The Dark Side of Insulin

  • 15 Mar 2013
  • Reading time 3 mins
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We all know that too much circulating insulin is bad news, but new research indicates it has a darker side than we first thought.

The dark side of insulin We all know that too much circulating insulin is bad news, but new research indicates it has a darker side than we first thought. Recent studies reveal diabetes drugs that promote insulin release increase cancer risk and the longer a diabetic is using insulin the greater their cancer risk becomes. A study from the Centers for Disease Control and Prevention indicates that type 2 diabetes patients who currently use insulin, the prevalence estimate for cancers of all sites was about 1.3 times higher than among those who did not use insulin.

Among men who had been diagnosed with diabetes more than 15 years ago, there was a 3-fold higher prevalence for colon cancer and a similar increase for urinary-tract cancers (including both bladder and kidney) than those diagnosed with diabetes for less than 15 years. For women, there was an approximately 2-fold higher prevalence of cancers of the breast and reproductive tracts in those with longer duration of diagnosed diabetes compared with shorter. Lead researcher Dr. Li suggests "These results support the notion that exposure to a high circulating concentration of insulin might result in mitogenic effects on breast tissue that stimulate the growth of endometrial stromal cells" increasing the risk of cancer.

Another study looked at the effect of diabetes drugs on liver cancer by reviewing ten studies reporting 22,650 cases of liver cancer in 334,307 patients with type 2 diabetes. Those given sulphonylurea drugs, which promote insulin release, had a 62% increased risk, while those injecting insulin had a 161% increased risk of having liver cancer. Conversely, those given metformin which, like chromium, improves insulin sensitivity which means the body needs to make less, had a 50% reduced risk. Insulin, and insulin-like growth factor (IGF-1) are known to stimulate cancer cell growth. The more sugar and refined carbs you eat the more insulin you make. Also, the more dairy products consumed the higher the circulating levels of IGF-1. Both dairy and sugar consumption is linked to increased cancer risk.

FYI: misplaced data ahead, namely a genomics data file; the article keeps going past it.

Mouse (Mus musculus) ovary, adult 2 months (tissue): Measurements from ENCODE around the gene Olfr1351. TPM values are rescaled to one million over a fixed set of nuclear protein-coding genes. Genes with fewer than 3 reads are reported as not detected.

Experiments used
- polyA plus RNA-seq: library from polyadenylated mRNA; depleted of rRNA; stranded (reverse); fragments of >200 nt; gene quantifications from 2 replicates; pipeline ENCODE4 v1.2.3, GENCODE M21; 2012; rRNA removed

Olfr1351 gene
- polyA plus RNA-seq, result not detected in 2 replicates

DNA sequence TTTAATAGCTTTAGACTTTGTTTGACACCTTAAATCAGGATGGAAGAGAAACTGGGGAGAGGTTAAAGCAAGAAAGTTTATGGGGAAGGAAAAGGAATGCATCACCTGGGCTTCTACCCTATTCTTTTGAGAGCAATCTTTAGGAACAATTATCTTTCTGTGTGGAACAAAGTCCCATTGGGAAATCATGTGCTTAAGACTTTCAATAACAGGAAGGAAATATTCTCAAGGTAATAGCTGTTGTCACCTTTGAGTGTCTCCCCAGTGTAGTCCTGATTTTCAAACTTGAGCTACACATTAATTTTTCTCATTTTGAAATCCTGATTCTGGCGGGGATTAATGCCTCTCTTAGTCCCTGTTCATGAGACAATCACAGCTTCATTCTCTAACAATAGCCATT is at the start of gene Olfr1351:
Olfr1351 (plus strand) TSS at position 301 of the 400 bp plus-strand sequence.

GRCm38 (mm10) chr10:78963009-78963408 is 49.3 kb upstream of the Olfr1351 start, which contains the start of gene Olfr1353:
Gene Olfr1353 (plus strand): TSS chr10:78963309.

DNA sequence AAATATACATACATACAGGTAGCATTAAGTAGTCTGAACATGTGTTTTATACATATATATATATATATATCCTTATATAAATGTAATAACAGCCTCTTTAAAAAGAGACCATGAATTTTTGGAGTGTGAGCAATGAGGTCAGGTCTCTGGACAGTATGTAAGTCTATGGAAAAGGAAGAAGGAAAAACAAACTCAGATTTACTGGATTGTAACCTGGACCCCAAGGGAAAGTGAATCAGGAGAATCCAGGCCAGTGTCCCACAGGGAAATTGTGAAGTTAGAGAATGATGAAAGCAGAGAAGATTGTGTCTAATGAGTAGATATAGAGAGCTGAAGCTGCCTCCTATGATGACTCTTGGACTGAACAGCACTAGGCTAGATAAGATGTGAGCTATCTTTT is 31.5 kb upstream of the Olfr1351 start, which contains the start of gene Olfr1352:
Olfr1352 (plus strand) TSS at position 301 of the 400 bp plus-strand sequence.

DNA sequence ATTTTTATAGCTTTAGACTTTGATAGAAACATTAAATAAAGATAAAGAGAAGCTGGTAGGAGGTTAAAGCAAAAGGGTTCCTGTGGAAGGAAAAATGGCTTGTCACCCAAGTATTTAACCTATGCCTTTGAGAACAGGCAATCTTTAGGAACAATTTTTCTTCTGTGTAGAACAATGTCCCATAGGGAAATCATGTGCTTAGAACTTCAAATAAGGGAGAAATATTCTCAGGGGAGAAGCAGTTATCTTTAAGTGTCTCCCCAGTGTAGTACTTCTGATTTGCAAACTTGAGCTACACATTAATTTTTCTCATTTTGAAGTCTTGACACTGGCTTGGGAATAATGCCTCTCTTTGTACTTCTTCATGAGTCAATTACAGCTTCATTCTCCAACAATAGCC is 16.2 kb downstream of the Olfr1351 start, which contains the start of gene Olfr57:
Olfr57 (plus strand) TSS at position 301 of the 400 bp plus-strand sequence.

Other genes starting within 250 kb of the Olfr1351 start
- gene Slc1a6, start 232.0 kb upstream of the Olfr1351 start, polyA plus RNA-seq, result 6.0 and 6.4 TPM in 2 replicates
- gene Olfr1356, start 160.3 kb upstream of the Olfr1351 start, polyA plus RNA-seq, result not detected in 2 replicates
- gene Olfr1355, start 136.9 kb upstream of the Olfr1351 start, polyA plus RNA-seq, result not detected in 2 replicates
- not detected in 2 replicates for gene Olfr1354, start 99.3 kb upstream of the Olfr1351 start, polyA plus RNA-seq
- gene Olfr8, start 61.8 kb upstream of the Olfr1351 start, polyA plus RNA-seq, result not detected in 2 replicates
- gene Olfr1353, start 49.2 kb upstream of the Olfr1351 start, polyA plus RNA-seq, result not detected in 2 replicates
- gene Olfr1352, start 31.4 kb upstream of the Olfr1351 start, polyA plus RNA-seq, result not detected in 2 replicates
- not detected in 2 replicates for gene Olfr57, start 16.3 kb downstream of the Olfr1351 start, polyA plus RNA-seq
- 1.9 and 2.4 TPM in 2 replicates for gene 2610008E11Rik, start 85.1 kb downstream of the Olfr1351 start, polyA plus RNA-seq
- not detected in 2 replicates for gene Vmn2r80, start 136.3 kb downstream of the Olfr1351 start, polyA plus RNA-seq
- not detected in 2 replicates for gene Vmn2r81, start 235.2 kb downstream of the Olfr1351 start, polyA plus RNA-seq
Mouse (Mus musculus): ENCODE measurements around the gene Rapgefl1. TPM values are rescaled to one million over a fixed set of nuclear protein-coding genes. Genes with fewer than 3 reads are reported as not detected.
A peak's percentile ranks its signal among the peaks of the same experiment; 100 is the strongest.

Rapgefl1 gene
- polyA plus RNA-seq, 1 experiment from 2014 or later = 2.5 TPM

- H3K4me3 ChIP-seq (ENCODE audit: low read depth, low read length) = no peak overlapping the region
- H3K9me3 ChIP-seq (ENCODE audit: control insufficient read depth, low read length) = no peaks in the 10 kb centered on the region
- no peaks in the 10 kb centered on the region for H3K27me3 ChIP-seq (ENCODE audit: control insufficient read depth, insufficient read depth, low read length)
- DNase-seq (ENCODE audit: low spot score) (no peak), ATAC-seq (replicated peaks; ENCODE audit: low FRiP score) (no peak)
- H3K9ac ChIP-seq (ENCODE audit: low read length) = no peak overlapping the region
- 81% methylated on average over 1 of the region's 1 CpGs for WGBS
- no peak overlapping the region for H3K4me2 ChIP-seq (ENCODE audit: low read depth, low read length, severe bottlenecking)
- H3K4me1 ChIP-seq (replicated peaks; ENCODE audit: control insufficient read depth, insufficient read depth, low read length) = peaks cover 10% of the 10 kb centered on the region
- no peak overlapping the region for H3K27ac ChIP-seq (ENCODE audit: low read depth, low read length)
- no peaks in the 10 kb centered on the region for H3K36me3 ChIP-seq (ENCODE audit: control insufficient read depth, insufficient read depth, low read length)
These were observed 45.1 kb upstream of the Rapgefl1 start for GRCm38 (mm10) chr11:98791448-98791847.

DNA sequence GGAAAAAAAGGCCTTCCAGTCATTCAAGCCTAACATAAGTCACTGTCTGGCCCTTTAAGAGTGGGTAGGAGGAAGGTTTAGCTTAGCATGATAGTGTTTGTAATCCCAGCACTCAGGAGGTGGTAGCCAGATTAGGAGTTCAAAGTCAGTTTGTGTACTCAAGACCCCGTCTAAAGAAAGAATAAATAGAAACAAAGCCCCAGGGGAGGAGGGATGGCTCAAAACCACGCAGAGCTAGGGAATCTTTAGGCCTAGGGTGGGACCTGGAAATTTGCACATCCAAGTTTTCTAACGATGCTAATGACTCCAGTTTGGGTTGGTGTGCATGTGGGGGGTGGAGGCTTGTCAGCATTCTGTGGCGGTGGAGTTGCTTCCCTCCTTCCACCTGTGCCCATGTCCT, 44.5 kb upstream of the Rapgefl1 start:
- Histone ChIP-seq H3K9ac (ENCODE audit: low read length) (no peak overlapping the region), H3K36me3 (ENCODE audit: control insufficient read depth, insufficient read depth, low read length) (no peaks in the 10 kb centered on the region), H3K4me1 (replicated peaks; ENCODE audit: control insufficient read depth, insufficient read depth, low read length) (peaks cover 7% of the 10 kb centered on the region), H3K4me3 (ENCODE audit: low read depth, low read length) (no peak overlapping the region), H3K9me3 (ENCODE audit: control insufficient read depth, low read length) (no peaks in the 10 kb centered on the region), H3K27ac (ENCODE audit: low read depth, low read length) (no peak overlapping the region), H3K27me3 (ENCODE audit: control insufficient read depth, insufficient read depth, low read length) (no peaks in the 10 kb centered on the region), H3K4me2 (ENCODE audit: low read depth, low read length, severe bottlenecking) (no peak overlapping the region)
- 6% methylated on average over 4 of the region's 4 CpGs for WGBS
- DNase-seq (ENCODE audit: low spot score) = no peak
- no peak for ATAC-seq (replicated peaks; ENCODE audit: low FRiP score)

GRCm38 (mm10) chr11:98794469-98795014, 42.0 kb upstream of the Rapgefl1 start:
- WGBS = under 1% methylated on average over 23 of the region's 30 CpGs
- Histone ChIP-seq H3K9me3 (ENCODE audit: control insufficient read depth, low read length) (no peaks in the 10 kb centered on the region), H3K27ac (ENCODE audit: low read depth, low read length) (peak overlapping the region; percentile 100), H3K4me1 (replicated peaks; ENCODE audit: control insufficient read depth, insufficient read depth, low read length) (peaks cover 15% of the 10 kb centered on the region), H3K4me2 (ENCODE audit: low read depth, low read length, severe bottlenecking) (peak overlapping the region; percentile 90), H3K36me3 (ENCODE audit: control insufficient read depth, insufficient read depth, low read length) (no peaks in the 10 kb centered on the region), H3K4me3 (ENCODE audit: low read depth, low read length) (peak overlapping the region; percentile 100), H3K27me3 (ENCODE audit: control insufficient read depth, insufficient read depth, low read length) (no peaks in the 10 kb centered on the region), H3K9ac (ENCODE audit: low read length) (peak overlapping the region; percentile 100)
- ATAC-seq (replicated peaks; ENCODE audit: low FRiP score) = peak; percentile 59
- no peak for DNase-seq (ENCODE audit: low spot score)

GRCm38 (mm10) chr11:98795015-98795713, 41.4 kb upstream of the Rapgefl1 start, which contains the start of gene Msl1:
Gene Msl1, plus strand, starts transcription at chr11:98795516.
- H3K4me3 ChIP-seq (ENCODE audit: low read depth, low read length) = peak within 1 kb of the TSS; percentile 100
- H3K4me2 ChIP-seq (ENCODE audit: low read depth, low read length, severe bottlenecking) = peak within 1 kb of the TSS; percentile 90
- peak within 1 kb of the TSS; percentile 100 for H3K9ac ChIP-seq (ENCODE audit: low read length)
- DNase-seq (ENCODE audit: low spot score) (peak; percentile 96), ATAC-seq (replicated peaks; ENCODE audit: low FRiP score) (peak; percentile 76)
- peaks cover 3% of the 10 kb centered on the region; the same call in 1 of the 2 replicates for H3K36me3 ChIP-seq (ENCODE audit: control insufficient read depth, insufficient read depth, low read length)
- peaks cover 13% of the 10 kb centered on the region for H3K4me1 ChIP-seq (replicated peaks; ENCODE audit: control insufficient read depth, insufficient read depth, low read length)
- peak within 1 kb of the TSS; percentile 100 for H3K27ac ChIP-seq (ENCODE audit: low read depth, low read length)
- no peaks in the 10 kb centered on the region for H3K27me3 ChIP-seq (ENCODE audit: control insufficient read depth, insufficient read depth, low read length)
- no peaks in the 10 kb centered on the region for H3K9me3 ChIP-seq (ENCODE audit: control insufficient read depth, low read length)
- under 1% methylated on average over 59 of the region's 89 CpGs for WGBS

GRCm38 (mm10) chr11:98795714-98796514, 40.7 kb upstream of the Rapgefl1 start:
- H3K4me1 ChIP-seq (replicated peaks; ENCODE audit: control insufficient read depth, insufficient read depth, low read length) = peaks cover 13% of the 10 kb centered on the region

Another recent study finds that the higher the GL (glycemic load) of a person’s diet the greater is a person’s risk of developing diabetes. If you are then put on the wrong diabetes medication (sulphonylureas); or badly managed to the point where you need insulin, that compounds the risk, probably due to the cancer cell growth promoting effects of insulin. We also know that too much insulin switches on the DAF-3 gene, which increases diabetes risk, and switches off FOXO genes associated with anti-ageing effects. The best way to keep your insulin level down is by following a strict low GL diet, also low in dairy and meat which promote IGF-1. There is also increasing evidence that ‘alternate day’ dieting, eating less on alternate days, may also help.

Combining low GL eating with alternate day principles is the crème del la crème for keeping insulin levels at bay. However, diabetics should be careful to maintain blood sugar stability and are best to start by getting stable blood sugar balance by following my low GL diet, as explained in Say No to Diabetes. You may also want to join my Sugar Control Club for week by week support getting established in the Low GL way of eating. Something else that really helps stabilise blood sugar and keep insulin levels at bay are super-soluble fibres based on glucomannan. One animal study found that PGX was more effective than metformin at stabilising insulin and blood sugar. Glucomannan-based powders and supplements need to be taken before main meals (3 grams = 1 teaspoon, or three capsules) with a large glass of water. The fibre absorbs the water, fills up the stomach and slow-releases carbohydrate, thus assisting weight loss.